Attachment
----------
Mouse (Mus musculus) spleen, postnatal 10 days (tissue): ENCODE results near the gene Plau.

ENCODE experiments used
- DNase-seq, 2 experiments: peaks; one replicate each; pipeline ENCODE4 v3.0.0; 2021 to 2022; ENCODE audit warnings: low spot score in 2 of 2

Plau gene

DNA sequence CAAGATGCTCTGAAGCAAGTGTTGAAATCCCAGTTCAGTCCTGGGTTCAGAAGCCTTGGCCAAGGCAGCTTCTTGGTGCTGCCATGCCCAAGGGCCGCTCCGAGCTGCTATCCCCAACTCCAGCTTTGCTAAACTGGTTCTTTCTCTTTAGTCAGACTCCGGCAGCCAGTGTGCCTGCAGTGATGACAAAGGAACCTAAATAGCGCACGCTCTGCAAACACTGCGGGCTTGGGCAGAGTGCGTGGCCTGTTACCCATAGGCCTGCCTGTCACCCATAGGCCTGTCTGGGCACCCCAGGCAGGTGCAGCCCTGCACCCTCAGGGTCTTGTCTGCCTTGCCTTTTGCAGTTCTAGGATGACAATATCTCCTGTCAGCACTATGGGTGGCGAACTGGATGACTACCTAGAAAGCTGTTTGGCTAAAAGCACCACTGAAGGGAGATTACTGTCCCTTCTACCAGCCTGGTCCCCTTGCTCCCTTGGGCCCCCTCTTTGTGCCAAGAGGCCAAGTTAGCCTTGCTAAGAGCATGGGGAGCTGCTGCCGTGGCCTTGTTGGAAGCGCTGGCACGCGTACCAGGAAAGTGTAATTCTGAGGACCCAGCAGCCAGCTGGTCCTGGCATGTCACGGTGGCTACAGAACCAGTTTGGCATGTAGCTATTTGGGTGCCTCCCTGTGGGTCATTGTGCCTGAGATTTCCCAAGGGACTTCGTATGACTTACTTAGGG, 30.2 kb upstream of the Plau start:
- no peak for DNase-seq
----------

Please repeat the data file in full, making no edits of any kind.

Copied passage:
Mouse (Mus musculus) spleen, postnatal 10 days (tissue): ENCODE results near the gene Plau.

ENCODE experiments used
- DNase-seq, 2 experiments: peaks; one replicate each; pipeline ENCODE4 v3.0.0; 2021 to 2022; ENCODE audit warnings: low spot score in 2 of 2

Plau gene

DNA sequence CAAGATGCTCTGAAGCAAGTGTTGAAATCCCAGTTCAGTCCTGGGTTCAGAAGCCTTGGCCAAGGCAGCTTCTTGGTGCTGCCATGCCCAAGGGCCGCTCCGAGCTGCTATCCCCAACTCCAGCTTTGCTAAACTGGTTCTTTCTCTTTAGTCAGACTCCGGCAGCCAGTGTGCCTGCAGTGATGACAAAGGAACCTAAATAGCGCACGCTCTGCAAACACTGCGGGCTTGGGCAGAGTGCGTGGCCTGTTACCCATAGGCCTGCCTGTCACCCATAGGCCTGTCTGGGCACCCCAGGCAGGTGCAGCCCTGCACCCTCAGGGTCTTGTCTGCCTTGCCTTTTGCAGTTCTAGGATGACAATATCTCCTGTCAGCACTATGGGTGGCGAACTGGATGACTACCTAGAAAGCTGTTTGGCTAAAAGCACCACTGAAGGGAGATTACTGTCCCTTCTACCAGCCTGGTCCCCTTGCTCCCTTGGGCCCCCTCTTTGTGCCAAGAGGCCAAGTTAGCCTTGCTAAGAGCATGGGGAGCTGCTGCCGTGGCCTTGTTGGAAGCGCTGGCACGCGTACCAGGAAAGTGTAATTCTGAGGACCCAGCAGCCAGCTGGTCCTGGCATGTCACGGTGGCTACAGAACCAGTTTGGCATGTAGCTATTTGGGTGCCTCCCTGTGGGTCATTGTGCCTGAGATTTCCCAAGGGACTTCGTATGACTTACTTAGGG, 30.2 kb upstream of the Plau start:
- no peak for DNase-seq